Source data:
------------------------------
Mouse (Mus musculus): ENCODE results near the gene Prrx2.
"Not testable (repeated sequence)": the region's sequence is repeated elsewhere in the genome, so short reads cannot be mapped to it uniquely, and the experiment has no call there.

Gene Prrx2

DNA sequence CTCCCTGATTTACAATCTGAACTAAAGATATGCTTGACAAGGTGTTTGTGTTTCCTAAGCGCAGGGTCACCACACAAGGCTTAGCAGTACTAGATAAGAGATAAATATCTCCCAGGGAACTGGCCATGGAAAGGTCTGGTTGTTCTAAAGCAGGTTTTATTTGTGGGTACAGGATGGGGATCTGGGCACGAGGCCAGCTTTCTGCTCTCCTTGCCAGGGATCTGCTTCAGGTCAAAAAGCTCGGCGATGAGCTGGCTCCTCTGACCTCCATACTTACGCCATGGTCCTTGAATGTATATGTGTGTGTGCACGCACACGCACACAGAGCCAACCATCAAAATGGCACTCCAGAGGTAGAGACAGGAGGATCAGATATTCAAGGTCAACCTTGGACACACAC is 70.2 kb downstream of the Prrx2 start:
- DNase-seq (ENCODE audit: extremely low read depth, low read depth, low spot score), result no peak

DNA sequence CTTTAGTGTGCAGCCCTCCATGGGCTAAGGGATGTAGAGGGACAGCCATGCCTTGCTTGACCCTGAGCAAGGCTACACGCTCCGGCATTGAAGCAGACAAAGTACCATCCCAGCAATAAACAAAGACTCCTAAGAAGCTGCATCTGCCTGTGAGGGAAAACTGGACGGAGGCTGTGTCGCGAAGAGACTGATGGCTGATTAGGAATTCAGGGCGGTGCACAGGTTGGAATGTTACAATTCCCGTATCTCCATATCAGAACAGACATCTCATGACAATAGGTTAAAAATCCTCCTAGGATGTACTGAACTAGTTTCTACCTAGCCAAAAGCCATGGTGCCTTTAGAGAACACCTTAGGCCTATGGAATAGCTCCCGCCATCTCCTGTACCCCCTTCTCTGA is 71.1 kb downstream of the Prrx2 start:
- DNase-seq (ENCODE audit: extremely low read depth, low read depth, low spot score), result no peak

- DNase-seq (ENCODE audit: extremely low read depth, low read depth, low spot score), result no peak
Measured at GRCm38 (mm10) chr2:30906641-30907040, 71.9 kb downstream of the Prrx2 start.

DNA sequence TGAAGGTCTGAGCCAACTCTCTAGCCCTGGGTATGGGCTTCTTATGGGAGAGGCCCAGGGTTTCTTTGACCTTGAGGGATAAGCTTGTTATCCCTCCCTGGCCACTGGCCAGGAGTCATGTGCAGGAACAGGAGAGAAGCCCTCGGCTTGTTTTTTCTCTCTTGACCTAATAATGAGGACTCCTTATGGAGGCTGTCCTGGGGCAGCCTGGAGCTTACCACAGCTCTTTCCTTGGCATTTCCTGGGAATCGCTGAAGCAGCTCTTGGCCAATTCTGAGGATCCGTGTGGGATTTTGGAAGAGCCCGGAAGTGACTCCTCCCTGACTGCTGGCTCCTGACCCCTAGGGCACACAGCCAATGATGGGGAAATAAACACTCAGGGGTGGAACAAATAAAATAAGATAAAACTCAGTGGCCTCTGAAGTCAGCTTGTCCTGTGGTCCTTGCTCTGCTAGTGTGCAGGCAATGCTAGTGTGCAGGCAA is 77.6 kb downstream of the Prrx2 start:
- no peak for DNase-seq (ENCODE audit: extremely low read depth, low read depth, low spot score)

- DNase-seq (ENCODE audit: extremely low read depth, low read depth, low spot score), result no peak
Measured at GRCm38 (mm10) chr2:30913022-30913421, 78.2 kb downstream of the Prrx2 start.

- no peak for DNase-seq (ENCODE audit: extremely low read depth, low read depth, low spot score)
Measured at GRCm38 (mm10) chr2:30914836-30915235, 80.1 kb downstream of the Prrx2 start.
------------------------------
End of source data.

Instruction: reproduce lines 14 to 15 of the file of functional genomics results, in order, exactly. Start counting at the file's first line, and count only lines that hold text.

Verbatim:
- no peak for DNase-seq (ENCODE audit: extremely low read depth, low read depth, low spot score)
Measured at GRCm38 (mm10) chr2:30914836-30915235, 80.1 kb downstream of the Prrx2 start.